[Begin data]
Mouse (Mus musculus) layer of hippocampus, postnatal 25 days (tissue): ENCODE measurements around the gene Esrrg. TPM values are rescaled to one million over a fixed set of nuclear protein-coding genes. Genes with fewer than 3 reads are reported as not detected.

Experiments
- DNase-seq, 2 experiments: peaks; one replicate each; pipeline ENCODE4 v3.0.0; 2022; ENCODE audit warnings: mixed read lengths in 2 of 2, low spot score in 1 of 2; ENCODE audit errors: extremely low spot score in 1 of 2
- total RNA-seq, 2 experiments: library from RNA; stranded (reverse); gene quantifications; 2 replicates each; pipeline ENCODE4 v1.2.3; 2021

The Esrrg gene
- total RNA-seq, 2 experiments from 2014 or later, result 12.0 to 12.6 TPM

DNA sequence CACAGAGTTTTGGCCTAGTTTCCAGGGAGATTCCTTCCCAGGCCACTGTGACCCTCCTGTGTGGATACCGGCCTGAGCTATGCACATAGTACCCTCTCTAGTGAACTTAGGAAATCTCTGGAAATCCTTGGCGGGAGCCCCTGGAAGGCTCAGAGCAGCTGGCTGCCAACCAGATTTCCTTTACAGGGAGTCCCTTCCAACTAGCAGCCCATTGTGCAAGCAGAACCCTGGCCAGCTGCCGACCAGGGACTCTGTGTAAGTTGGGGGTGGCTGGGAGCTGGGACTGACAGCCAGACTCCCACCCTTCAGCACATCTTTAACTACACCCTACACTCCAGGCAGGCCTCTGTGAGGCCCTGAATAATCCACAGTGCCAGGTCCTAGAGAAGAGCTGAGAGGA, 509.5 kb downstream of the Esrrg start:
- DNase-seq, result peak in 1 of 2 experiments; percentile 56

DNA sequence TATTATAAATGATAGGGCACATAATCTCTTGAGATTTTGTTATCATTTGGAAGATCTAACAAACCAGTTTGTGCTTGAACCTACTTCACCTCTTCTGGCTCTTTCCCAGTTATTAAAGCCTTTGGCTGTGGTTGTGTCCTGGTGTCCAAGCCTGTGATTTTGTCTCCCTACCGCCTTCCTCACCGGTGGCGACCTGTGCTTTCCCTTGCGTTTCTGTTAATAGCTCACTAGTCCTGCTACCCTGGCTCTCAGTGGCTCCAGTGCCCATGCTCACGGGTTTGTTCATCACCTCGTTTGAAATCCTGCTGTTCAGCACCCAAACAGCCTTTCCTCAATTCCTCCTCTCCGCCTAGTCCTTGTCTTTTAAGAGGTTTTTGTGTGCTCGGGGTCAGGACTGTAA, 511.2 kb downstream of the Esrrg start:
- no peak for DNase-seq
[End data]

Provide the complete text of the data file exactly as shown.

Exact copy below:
Mouse (Mus musculus) layer of hippocampus, postnatal 25 days (tissue): ENCODE measurements around the gene Esrrg. TPM values are rescaled to one million over a fixed set of nuclear protein-coding genes. Genes with fewer than 3 reads are reported as not detected.

Experiments
- DNase-seq, 2 experiments: peaks; one replicate each; pipeline ENCODE4 v3.0.0; 2022; ENCODE audit warnings: mixed read lengths in 2 of 2, low spot score in 1 of 2; ENCODE audit errors: extremely low spot score in 1 of 2
- total RNA-seq, 2 experiments: library from RNA; stranded (reverse); gene quantifications; 2 replicates each; pipeline ENCODE4 v1.2.3; 2021

The Esrrg gene
- total RNA-seq, 2 experiments from 2014 or later, result 12.0 to 12.6 TPM

DNA sequence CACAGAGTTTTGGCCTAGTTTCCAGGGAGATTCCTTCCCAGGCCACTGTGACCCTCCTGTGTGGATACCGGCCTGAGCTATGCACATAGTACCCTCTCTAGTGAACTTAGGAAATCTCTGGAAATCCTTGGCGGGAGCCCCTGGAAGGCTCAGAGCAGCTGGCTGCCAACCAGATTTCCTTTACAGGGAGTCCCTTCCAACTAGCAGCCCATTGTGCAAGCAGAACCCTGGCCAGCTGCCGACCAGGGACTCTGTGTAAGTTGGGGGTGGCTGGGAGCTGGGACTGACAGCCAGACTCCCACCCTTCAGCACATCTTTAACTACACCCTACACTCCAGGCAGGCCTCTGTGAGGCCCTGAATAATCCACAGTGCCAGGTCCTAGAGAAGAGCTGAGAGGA, 509.5 kb downstream of the Esrrg start:
- DNase-seq, result peak in 1 of 2 experiments; percentile 56

DNA sequence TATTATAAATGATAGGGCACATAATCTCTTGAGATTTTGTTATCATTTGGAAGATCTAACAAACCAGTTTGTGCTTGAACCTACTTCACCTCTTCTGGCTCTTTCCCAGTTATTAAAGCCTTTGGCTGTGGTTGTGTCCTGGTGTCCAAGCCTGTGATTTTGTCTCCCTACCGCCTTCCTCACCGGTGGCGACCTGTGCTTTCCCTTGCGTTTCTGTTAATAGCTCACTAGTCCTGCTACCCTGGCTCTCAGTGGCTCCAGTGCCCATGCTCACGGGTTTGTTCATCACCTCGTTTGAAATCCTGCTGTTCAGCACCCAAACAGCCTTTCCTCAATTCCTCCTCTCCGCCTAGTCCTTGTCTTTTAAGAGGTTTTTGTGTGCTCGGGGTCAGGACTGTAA, 511.2 kb downstream of the Esrrg start:
- no peak for DNase-seq